Slave Revolt,” Civil War History
21.1 (1975), 28-50; and George Hendrick and Willene Hendrick, The Creole Mutiny: A Tale of Revolt aboard a Slave Ship
(Chicago: Ivan R. Dee, 2003). An important recent reassessment is Walter Johnson, “White Lies: Human Property and Domestic Slavery aboard the Slave Ship Creole
,” Atlantic Studies
5.2 (2008): 237-63.
2 “Case of the Creole,” Liberator, 7 January 1842, 2.
3 Don E. Fehrenbacher, The Slaveholding Republic: An Account of the United States Government’s Relations to Slavery (New York: Oxford University Press, 2001), 195.
4 See Matthew Pratt Guterl, American Mediterranean: Southern Slaveholders in the Age of Emancipation (Cambridge, MA: Harvard University Press, 2008).
5 See William Lee Miller, Arguing about Slavery: The Great Battle in the United States Congress (New York: Alfred A. Knopf, 1996).
6 Joshua Giddings, History of the Rebellion: Its Authors and Causes (New York: Follet, Foster & Co., 1864), 197; James Brewer Stewart, Joshua R. Giddings and the Tactics of Radical Politics (Cleveland: The Press of Case Western Reserve University, 1970), ch. 4; Miller, Arguing About Slavery: The Great Battle in the United States Congress, 444-54. (A selection from Giddings is included in Part 2 of this volume.)
7 William Ellery Channing, The Duty of the Free States, or Remarks Suggested by the Case of the Creole, 2 vols. (Boston: William Crosby & Company, 1842), I, 8, 29; Charles Sumner, quoted in Edward L. Pierce, Memoir and Letters of Charles Sumner, vol. 2 (Boston: Roberts Brothers, 1893), 200. Sumner, Channing's friend and protégé, suggested revisions on several legal points after reading a draft of The Duty of the Free States, which Channing adopted; see Pierce, Memoir, vol. 2, 194. (A selection from Channing’s Duty of the Free States is included in Part 2 of this volume.)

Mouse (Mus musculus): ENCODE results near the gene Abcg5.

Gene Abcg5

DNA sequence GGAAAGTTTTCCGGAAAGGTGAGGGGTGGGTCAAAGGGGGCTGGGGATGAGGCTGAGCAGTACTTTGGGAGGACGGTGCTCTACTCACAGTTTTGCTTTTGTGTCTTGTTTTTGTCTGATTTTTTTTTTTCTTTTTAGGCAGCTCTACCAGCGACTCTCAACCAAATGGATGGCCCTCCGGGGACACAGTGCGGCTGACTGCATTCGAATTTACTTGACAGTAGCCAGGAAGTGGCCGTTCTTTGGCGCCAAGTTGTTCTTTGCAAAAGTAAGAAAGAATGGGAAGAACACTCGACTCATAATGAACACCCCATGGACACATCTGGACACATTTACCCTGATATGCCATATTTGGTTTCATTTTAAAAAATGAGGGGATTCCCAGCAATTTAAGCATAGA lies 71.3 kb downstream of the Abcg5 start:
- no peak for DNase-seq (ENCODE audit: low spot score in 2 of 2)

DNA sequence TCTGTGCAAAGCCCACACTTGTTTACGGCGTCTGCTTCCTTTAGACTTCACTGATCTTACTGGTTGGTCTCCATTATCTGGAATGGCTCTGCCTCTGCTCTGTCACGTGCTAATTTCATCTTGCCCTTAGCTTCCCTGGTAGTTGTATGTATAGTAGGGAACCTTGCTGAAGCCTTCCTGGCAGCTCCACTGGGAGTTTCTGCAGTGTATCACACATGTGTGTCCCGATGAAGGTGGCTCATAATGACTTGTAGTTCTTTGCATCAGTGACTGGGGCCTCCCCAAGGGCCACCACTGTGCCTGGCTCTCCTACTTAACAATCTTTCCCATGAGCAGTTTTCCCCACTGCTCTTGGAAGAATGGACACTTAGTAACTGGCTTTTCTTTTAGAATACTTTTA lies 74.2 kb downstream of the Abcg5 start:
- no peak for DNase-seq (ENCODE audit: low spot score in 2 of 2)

8 See James Oakes, Freedom National: The Destruction of Slavery in the United States, 1861-1865 (New York: W.W. Norton, 2013), 22-25. [I condensed here; I don’t think we need all these references, given that we’re not quoting in this paragraph; Oakes seems fine to me]
9 Rev. William A. Stearns, Sermon in Commemoration of Daniel Webster (Boston: James Munroe and Company, 1852), 26.
11 “Madison Washington: Another Chapter in His History,” Liberator, 10 June 1842, reprinted in this volume, p. ?; “The Hero Mutineers,” Liberator, 7 January 1842, reprinted in this volume, p ? See John Stauffer, The Black Hearts of Men: Radical Abolitionists and the Transformation of Race (Cambridge, MA: Harvard University Press, 2002), 113, 150-51, 187, 226.
12 Douglass, My Bondage and My Freedom, ed. John Stauffer (1855; New York: Modern Library, 2003, 212; Douglass, Narrative of the Life of Frederick Douglass, an American Slave, ed. David W. Blight (Boston: Bedford/St. Martins, 2003), 119. [JOHN: COULD YOU CHECK THE NOTE. I DON’T HAVE THE 2ND EDITION OF BLIGHT’S NARRATIVE. WHAT’S ON P. 119? IT CAN’T BE FROM THE NARRATIVE BECAUSE YOU’RE TALKING ABOUT QUOTES AFTER THE NARRATIVE] [Bob: The quote on p. 119 of Blight’s edition of Narrative is Douglass saying of Garrison’s Liberator: “The paper became my meat and my drink.”
13 N. P. Rogers, Herald of Freedom (Concord, NH), 10 December 1841, qtd. in Philip S. Foner, ed., The Life and Writings of Frederick Douglass, 5 volumes (New York: International Publishers, 1950-75), 48; Douglass, The Heroic Slave, p. ? in this volume. The passage draws on a similar passage in Edward Gibbon’s Decline and Fall of the Roman Empire (1788).
14 “Hero Mutineers,” Liberator, January 7, 1842, reprinted in this volume, p. ?
15 Douglass, My Bondage and My Freedom, 137, 138, 140, 141.
16 Douglass, My Bondage and My Freedom, 211.